4 Steps to the Ultimate Arts & Entertainment Event Marketing Plan

September 1, 2017

If you’re in charge of promoting an arts and entertainment event, you know you need a sound marketing plan to attract attendees, convince sponsors to sign on, and boost event revenues. Use the following proven steps to create the ultimate arts and entertainment event marketing plan for:

  • Concerts
  • Festivals
  • Museums and exhibitions
  • Art galleries and gallery nights
  • Theater performances
  • Comedy shows
  • Dances
  • Operas, ballets, and orchestras
  • Plays and musicals
  • Author appearances and book readings
  • Street fairs
  • Poetry fests
  • Open mic nights
  • And more

 concert

STEP 1: Set event marketing goals

No matter what type of arts and entertainment event you’re marketing, you should begin by setting goals. Your goals should center around:

  • Attendance
  • Revenues and profits
  • Sponsorships
  • Vendors

Your event might have unique considerations that will also factor in. Set realistic, attainable goals that also challenge you to put on a premier event. For example, you might set a goal for the number of people who attend; then another goal for the number of sponsors you have and total sponsorship dollars.

If you’ve put the same event on in the past, your goals might not represent whole numbers but a percentage increase over previous years; for example, to increase attendance by 20 percent.

Recognize that event marketing isn’t just for attendees; it also extends to how you’re going to attract sponsors and paid vendors.

 marketing-goals

STEP 2: Set your marketing budget

Start by identifying how much it will cost to put your event on, then determine how much you’ll need to earn to break even and then profit from the event. These are the dollars your marketing investment must yield to put on a successful event.

Next, determine how much you’ll need to invest in marketing to attain those figures.

It’s not enough to simply look at your total event budget and carve out, say, 20 percent for marketing, as this could cause you to fall short of your goals. Instead, you need to determine how much you need to spend to reach those goals (and cover your marketing investment). If the budget isn’t there to do it, you need to increase sponsorships or cut event attractions.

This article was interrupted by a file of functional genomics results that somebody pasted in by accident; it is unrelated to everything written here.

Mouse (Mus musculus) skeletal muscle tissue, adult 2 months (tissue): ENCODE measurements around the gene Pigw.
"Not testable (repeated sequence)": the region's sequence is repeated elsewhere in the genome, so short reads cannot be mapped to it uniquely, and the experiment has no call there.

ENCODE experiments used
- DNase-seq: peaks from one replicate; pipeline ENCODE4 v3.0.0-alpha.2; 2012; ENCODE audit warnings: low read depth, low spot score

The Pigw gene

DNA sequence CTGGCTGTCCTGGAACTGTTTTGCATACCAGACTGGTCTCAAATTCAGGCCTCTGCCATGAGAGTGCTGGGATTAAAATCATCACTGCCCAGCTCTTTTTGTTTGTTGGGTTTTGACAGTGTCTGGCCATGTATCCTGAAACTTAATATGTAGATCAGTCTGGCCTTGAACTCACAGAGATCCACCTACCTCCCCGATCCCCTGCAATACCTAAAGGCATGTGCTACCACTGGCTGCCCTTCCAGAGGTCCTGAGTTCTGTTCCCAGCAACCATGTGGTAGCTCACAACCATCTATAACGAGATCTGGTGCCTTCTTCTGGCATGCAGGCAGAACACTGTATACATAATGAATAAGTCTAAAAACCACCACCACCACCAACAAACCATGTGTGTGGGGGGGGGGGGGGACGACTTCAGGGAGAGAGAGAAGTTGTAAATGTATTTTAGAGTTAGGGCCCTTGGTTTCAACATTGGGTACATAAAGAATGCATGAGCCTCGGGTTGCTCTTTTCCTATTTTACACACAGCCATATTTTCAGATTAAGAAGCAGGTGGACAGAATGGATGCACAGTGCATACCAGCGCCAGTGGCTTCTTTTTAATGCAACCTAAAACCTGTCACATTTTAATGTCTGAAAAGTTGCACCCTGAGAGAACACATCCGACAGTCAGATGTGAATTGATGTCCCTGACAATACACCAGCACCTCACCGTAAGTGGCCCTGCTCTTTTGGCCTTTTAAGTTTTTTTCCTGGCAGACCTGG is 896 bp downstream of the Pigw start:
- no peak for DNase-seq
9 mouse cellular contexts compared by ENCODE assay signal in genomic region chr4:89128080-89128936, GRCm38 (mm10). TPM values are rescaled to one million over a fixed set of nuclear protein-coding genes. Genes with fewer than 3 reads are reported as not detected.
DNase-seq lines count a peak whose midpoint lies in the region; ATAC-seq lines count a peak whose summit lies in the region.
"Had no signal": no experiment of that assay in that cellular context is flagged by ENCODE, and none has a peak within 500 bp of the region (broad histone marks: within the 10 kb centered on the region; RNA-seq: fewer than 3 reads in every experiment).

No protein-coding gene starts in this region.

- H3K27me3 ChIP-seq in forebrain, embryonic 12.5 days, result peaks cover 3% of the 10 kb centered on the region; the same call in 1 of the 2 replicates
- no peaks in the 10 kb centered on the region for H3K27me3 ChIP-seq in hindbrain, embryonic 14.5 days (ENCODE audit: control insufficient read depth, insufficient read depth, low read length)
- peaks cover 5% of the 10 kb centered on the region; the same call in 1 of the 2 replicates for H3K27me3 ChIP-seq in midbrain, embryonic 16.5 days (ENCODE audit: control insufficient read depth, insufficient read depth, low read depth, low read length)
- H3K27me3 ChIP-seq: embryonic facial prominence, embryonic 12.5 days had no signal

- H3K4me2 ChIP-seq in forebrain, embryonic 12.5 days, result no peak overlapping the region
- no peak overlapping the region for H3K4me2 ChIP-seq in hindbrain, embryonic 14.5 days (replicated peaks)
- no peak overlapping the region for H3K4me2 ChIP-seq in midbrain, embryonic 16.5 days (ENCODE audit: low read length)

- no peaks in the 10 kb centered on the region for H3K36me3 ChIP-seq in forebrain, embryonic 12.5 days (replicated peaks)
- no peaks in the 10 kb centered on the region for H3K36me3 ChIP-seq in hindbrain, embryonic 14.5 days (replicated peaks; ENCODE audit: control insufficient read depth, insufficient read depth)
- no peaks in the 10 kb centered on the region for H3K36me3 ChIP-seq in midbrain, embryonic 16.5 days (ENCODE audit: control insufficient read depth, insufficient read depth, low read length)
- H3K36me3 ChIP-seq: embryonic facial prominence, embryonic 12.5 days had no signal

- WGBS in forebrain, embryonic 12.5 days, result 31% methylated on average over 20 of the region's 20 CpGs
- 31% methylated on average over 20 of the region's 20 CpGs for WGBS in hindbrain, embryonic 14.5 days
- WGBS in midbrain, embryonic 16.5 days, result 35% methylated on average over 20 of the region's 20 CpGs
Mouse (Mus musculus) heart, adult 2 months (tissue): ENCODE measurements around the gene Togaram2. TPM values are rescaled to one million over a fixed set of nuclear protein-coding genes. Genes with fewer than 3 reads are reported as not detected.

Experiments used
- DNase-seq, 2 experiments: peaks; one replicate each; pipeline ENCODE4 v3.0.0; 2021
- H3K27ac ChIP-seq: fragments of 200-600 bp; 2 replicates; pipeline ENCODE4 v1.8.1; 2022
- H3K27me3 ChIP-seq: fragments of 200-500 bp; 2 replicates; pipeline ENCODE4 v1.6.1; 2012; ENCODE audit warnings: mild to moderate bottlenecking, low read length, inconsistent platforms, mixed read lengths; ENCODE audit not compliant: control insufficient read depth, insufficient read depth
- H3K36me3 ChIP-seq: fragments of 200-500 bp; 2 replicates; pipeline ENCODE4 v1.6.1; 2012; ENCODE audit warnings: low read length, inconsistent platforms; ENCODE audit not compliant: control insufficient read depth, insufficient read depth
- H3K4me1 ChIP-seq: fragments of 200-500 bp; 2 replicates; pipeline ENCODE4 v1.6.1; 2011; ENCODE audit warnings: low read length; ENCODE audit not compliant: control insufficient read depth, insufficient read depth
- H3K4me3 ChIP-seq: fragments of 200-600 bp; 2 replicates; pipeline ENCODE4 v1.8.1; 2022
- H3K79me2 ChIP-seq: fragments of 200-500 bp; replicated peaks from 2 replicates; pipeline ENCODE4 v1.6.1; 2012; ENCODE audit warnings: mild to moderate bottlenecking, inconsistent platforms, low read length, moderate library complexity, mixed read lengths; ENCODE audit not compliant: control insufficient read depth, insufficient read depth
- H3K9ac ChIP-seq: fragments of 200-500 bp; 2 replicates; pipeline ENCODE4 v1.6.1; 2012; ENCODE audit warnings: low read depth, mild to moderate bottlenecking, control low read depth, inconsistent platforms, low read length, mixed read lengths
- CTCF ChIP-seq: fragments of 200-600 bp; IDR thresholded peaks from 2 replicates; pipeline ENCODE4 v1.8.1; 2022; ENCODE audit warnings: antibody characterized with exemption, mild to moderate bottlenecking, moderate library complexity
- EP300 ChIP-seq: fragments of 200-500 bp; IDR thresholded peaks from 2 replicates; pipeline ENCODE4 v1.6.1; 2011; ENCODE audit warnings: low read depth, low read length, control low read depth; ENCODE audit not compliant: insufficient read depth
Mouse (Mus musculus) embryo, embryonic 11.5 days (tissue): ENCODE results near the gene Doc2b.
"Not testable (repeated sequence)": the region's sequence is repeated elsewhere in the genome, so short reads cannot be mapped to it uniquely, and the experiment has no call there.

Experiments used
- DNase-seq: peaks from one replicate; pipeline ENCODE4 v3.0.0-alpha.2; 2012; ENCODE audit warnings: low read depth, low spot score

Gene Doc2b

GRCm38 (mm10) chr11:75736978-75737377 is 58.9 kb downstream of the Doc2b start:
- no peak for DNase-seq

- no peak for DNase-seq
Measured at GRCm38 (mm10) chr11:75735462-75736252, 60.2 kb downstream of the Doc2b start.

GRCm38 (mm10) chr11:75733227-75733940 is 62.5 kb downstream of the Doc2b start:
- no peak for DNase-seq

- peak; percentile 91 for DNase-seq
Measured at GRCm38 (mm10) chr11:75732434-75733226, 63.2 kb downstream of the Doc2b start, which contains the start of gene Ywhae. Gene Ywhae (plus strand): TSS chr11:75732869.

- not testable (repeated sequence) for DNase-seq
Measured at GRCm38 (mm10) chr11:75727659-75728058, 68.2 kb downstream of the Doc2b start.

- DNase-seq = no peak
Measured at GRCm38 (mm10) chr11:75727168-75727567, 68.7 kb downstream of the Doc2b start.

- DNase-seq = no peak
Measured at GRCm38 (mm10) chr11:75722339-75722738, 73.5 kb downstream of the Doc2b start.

Let’s say, for example, it will cost you $15,000 to put on a one-day festival featuring a 5K run, live bands, kids games and activities, a couple of tournaments, and concessions.

You then set a goal to profit $5,000 from the event, which means you need to take in $20,000 to break even (before marketing expenses).

Next, you need to break down how much you need to earn from each revenue source to meet that $20,000 goal. For example:

  • $10,000 in sponsorships
  • $5,000 in paid vendors
  • $10,000 in tickets and concessions sales

Now, you can answer questions such as:

  • How much will you need to invest to attract $10,000 in sponsorships?
  • How much will you need to invest to attract $5,000 in paid vendors?
  • How much will you need to invest to attract $5,000 in tickets and concessions sales?

Perhaps the total marketing investment required to achieve those funds is $5,000, which means you’ll need to bring in a grand total of $25,000 to meet your goal of profiting $5,000 from your event. Thus, your marketing budget is $5,000.

Now, go back and see where you need to increase your revenues to add the marketing budget to your total; for example, you might seek an additional $5,000 in sponsorships to cover your marketing investment:

  • $15,000 in sponsorships + $5,000 in paid vendors + $10,000 in tickets and concessions sales = $25,000
  • Minus marketing ($5,000) + event cost ($15,000) = $20,000
  • Equals $5,000 profit

 budget

STEP 3: Choose your marketing materials

You’ll complete some of this as you determine how much you need to spend to reach your targets, but the bottom line is: where can you best invest your marketing budget to help you most efficiently reach your revenue goals?

Remember, your event marketing strategy is three-tiered:

  • Attendees
  • Sponsors
  • Vendors

Each tier requires its own dedicated marketing message, marketing materials, and distribution strategy to be effective.

Attendees

This is where you’ll devote the bulk of your marketing, as you need people to show up for your event to be successful.

Good print marketing tools for attracting event attendees include:

  • Posters
  • Flyers
  • Brochures
  • Booklets
  • Banners and wall graphics
  • Magnets
  • Invitation cards
  • Table tents
  • Postcards
  • In addition to print marketing, you should seek to get the word out via: